Understanding the truth: Here are the top myths about computers
By Eric Geier (Our Founder & Owner)
Originally published by Cox Media Group on 12/17/18
There are many myths out there about computers and technology, but here are some of the most rampant ones I’ve come across over the years of working in the industry:
You can buy cheap computers if you don’t do much: I hear this all the time from customers. They say they don’t do a lot on the computer (maybe just check emails and simple web browsing) so they say they’re okay with buying the cheapest computers in the $200 - 300 range.
I call this a myth because even simple web browsing can be noticeably slower on a cheap slower computer. And in the future, it will become even more noticeably slower and you’ll likely want/need another computer. If you can’t afford a new computer in at least the $500 range, consider a refurbished computer from a local reputable company in the $300 range.
A new computer will be faster than an old computer: This is totally dependent upon the specs of the two computers and the condition of your old computer. A new computer can certainly be slower than a computer purchased years ago. This is usually more of the case if the old computer had a much higher price than the new computer. I suggest contacting a local reputable company for an evaluation and their suggestions before purchasing a new computer.
You lose your files if your computer won’t start up: Many times when your computer crashes and won’t work, your files are still intact and can be recovered by a computer tech.
So don’t just throw out a crashed computer. There are times when the entire hard drive fails and nothing can be saved, but if the files are important, it’s well worth the small investment in having a computer tech try the recovery.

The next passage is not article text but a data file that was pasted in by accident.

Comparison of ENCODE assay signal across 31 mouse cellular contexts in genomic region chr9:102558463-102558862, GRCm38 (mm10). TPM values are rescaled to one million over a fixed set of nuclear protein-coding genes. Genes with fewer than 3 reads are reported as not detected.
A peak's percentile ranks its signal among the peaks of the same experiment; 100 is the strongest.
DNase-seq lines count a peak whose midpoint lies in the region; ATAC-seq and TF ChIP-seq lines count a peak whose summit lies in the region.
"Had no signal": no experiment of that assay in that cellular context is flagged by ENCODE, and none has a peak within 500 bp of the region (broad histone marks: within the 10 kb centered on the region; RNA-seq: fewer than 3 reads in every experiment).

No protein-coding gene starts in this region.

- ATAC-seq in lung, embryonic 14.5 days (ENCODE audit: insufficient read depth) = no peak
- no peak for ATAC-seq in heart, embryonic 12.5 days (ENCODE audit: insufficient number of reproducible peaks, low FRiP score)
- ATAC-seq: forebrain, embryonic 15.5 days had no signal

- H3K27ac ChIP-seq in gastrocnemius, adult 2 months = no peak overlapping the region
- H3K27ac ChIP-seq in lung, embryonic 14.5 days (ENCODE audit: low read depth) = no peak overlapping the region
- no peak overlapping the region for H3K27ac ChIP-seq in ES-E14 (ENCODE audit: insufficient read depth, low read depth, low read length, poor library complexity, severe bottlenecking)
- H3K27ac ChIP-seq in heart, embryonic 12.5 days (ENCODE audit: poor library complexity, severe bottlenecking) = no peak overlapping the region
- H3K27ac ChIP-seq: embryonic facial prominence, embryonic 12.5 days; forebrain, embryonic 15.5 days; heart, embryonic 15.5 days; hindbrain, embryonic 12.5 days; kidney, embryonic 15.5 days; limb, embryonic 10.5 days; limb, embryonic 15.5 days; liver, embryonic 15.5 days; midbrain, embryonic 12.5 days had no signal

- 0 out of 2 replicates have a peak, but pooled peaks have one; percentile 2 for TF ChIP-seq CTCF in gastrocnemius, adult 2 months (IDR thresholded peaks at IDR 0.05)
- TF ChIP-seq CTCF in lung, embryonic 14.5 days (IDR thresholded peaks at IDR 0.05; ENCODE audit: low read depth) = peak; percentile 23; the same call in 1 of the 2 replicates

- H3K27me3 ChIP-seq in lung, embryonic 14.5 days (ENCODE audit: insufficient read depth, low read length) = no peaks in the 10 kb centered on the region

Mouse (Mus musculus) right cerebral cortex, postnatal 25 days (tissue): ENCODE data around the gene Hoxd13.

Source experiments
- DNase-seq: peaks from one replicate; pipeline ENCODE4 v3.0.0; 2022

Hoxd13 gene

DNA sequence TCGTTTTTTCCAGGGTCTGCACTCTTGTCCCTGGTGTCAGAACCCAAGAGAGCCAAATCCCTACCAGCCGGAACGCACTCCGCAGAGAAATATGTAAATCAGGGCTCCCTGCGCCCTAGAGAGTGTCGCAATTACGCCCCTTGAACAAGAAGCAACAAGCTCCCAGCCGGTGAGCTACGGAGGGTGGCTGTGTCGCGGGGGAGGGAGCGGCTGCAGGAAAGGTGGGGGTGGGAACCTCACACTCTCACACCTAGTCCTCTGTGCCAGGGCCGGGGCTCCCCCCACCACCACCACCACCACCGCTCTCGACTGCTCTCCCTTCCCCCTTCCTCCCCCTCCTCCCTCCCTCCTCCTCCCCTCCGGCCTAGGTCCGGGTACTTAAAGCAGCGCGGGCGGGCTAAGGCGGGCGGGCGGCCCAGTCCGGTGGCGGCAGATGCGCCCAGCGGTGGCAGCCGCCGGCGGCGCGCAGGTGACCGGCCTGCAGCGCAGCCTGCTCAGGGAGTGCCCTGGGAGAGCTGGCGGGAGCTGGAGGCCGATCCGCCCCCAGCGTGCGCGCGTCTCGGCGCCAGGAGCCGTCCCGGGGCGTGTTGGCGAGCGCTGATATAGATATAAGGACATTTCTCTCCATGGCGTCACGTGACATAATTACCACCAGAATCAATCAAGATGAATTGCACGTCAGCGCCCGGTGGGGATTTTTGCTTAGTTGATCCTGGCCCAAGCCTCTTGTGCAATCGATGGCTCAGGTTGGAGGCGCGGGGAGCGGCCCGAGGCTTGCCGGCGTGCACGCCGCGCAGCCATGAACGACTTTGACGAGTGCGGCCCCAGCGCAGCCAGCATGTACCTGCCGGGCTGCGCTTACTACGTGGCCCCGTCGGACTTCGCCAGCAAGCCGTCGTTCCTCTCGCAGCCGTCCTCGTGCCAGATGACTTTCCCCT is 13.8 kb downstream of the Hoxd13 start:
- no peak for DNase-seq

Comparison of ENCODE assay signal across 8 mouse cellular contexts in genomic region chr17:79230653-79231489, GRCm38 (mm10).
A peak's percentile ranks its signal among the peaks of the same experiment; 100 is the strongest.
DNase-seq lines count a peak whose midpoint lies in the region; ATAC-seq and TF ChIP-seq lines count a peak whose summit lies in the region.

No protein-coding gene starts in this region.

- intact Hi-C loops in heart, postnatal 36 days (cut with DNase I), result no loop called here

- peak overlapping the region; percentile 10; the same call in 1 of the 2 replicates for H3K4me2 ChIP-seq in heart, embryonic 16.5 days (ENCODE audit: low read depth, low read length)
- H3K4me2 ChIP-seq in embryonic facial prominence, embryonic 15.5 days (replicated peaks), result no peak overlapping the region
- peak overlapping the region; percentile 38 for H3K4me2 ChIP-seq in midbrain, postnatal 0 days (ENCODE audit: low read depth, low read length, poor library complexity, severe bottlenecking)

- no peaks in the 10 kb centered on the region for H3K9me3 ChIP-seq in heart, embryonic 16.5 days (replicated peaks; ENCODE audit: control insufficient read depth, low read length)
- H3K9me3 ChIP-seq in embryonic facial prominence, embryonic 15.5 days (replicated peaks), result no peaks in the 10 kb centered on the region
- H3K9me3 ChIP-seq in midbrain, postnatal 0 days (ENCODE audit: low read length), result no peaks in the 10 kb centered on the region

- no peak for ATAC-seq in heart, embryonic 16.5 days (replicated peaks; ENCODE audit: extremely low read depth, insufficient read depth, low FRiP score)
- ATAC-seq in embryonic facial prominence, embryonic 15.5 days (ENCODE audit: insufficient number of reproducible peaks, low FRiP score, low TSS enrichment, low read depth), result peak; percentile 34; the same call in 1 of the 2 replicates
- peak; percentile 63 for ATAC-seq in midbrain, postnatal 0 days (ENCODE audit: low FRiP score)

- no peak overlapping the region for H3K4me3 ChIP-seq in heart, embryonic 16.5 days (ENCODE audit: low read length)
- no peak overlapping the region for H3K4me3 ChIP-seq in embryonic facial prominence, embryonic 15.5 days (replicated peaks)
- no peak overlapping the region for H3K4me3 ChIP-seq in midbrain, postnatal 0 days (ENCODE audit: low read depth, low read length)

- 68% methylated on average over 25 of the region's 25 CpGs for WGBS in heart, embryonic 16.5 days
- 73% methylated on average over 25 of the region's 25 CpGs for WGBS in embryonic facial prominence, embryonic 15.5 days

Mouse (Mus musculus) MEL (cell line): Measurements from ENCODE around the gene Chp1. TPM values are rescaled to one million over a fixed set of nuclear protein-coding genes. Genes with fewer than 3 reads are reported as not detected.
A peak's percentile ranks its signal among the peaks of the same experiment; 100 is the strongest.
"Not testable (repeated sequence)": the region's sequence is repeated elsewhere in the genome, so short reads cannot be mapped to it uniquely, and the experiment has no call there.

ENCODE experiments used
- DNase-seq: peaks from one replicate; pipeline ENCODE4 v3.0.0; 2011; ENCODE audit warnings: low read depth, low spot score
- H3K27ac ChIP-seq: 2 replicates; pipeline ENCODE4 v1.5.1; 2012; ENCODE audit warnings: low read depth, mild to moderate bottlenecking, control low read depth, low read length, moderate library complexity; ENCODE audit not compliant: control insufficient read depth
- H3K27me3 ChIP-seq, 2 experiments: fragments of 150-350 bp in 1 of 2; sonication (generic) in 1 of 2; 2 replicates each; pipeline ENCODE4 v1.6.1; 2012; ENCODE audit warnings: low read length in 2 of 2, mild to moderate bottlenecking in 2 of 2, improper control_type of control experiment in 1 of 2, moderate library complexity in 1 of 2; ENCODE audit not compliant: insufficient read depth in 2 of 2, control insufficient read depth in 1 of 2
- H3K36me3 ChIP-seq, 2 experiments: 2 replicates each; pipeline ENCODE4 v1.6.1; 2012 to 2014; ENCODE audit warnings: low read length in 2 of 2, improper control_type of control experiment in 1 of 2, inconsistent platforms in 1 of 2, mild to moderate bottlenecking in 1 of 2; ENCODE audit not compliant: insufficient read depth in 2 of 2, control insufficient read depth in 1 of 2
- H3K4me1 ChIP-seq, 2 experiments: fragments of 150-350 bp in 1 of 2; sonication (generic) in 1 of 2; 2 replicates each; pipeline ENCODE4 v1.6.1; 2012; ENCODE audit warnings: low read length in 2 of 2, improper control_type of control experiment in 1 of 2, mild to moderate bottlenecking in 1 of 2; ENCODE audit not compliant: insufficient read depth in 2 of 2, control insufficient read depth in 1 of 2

Everything unusual is a virus: If something isn’t right with a computer, many people quickly blame it on a virus. It could be something unwanted that was downloaded, but it may not be a true virus. These days we see more adware and junk than true viruses. Though they may all look and feel the same to you, those classified as adware and junk are typically downloaded with a user’s permission, although trickery is often used to get that permission. Furthermore, a computer can act up from some other software or hardware issue.
You must regularly run the defragment utility: Since Windows Vista, the Disk Defragmenter utility is supposed to automatically run. So unless you’re running Windows XP or earlier, you shouldn’t have to worry about regularly defragmenting your hard drive(s). If you’re curious, perhaps open the utility every so often to ensure it’s been running.
You must regularly clear your temporary files and browser cache: In the earlier days of computers, it was common to regularly delete web browser cache and other temporary files, since hard drives were much smaller and the build-up of files would negatively affect performance. However, with modern computers, this type of cleanup typically isn’t needed but maybe every couple of months since it doesn’t give you much or any noticeable improvement in performance.
Deleting icons and files will speed up your computer: Although a desktop cluttered with icons might be an eyesore, deleting just the shortcut icons wifi do nothing to help speed up your computer. The same applies to files and documents you’ve downloaded or created, unless by chance you have so many they’re completely filling your drive. Consider putting your efforts into uninstalling unused programs and removing programs from the Windows startup.
Emptying your Recycle Bin permanently deletes the files: As you likely know, deleting files or documents sends them to the Recycle Bin, so you can recover them later if you made a mistake or changed your mind. Every so often you might empty the Recycle Bin, thinking you’ve permanently gotten rid of them. Although Windows itself won’t let you see or open those files or documents anymore, they may be recoverable for some time after with the right tools.